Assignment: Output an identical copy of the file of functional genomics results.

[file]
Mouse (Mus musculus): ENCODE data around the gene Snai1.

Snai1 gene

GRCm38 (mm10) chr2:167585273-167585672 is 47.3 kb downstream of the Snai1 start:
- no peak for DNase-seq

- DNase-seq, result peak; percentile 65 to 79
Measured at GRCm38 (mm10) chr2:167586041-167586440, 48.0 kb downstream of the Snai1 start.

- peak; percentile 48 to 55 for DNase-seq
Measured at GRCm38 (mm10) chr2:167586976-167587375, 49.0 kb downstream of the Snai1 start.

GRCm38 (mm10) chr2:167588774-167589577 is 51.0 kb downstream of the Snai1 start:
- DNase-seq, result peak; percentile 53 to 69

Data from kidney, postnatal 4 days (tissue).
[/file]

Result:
Mouse (Mus musculus): ENCODE data around the gene Snai1.

Snai1 gene

GRCm38 (mm10) chr2:167585273-167585672 is 47.3 kb downstream of the Snai1 start:
- no peak for DNase-seq

- DNase-seq, result peak; percentile 65 to 79
Measured at GRCm38 (mm10) chr2:167586041-167586440, 48.0 kb downstream of the Snai1 start.

- peak; percentile 48 to 55 for DNase-seq
Measured at GRCm38 (mm10) chr2:167586976-167587375, 49.0 kb downstream of the Snai1 start.

GRCm38 (mm10) chr2:167588774-167589577 is 51.0 kb downstream of the Snai1 start:
- DNase-seq, result peak; percentile 53 to 69

Data from kidney, postnatal 4 days (tissue).